That ruling, issued in December 2003, restricted both the definition of personal data and the circumstances under which structured manual files could be caught by the Data Protection Act 1988.
The Data Protection Act covers the use by ‘data controllers’ of ‘personal data’ held in manual files which are organised into a ‘relevant filing system’. Everything from employee files to customer lists may be covered by this law. The Act also includes a right for individuals, subject to conditions, to receive a copy of "the information constituting the personal data of which that individual is the data subject".
The case in question concerned Michael Durant, who has been seeking access to certain information for many years. His dispute began when Barclays Bank claimed the repayment of a loan that Mr Durant maintains he never received. He believes he was the victim of a fraud but Barclays successfully sued him for the missing £120,000 in 1993.
Mr Durant has been seeking access to documents that would prove his claim ever since. However, the Financial Services Authority backed Barclays' refusal to give him access to an internal case file: it was confidential, they argued. And they maintain that Mr Durant has been given access to everything to which he is entitled within the limits of the Data Protection Act.
The Court of Appeal upheld that view, in a ruling that effectively narrowed the right of subject access available to individuals. Mr Durant sought leave to appeal, but his request was refused in December last year, allowing the Court of Appeal ruling to stand.
Mr Durant is expected to apply for a hearing before the European Court of Human Rights, where he will argue that he has suffered a breach of Article 8 of the European Convention on Human Rights, which provides that "everyone has the right to respect for his private and family life, his home and his correspondence."
In the meantime, Data Protection watchdog the Information Commissioner has updated his guidance on how the case impacts on the Data Protection Act. The guidance focuses on two key issues considered by the Court:
- What makes 'data' 'personal' within the meaning of personal data?
- What is meant by a 'relevant filing system'?
If data is not 'personal', then it is not covered by the Act and therefore individuals have no automatic right to have access to it. The 1998 Act contains a definition of 'personal data', which forms a two-strand test:
- a living individual must be able to be identified from the data in question. In the Durant case, the Court of Appeal did not focus on this element of the definition; and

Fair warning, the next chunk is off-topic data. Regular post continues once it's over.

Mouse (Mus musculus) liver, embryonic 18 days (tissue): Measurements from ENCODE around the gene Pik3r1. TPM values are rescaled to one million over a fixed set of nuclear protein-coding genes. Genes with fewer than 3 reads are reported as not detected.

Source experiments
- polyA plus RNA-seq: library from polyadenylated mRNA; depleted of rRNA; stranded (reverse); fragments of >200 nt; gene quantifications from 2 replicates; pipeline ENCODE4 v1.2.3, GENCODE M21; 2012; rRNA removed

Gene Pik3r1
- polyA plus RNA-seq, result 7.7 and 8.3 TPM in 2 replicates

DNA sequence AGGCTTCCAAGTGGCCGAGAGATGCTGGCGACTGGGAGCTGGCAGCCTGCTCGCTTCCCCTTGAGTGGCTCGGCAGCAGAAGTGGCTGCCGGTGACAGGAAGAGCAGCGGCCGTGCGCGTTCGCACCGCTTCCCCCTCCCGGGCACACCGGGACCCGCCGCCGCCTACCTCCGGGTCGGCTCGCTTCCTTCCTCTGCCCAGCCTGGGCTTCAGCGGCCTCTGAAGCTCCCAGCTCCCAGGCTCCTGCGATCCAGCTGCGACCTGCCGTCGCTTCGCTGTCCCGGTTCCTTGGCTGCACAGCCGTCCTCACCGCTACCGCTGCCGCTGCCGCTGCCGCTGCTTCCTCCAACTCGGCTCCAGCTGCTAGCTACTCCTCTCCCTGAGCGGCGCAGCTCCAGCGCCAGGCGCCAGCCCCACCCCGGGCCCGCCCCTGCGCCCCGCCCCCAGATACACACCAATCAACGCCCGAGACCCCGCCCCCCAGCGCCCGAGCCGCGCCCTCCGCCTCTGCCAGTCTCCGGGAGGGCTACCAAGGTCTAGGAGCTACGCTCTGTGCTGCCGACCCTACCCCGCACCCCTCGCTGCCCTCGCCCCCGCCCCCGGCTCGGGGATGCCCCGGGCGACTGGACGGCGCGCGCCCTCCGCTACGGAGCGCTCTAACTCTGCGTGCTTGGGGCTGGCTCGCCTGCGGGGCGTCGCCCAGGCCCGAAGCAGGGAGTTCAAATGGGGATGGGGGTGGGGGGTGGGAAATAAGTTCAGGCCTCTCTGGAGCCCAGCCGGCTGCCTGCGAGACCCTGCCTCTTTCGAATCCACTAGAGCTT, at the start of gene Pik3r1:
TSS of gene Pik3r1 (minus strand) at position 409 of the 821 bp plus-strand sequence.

- the data must 'relate to' the individual identified. It is this issue with which the Court was most concerned, explaining ‘relate to’ as “information that affects [a person’s] privacy, whether in his personal or family life, business or professional capacity”.
According to the Commissioner, “where it is not clear whether information relates to an individual you should take into account whether or not the information in question is capable of having an adverse impact on the individual.”
This includes an assessment of whether the information is significantly biographical and whether the information has the individual as its focus or focuses instead upon another person or event in which he might have been involved.
The guidance explains, giving examples:
“Where an individual’s name appears in information the name will only be ‘personal data’ where its inclusion in the information affects the named individual’s privacy. Simply because an individual’s name appears on a document, the information contained in that document will not necessarily be personal data about the named individual. It is more likely that an individual’s name will be ‘personal data’ where the name appears together with other information about the named individual such as address, telephone number or information regarding his hobbies”.
'Relevant filing system'
To fall under the Act personal data held manually must be organised into a 'relevant filing system'. The Court of Appeal considered that manual files would only be held in 'a relevant filing system' if "they are of sufficient sophistication to provide the same or similar ready accessibility as a computerised filing system".
The guidance discusses the definition in some detail, but in general, to come under the scope of the Act, the manual files must be organised so that recipients of the request either:
- “know that there is a system in place which will allow the retrieval of file/s in the name of an individual (if such file/s exists); and know that the file/s will contain the category of personal data requested (if such data exists);” or
- “know that there is a system in place which will allow the retrieval of file/s covering topics about individuals (e.g. personnel type topics such as leave, sick notes, contracts etc); and know that the file/s are indexed/structured to allow the retrieval of information about a specific individual (if such information exists)(e.g. the topic file is subdivided in alphabetical order of individuals’ names).”
To fall within the definition, says the guidance, the content of manual files must be either sub-divided so that the searcher can retrieve the information from the correct category without searching manually, or indexed to allow a searcher to directly find the relevant page.
According to the Commissioner, “personnel files and other manual files using individuals’ names or unique identifiers as the file names, which are sub-divided/indexed to allow retrieval of personal data without a manual search (such as, sickness, absence, contact details etc.), are likely to be held in a ‘relevant filing system’ for the purposes of the” Act.
But in his view the Durant judgment means that very few manual files will be covered by the Act, and information held by individuals on these files will largely fall outwith the data protection regime.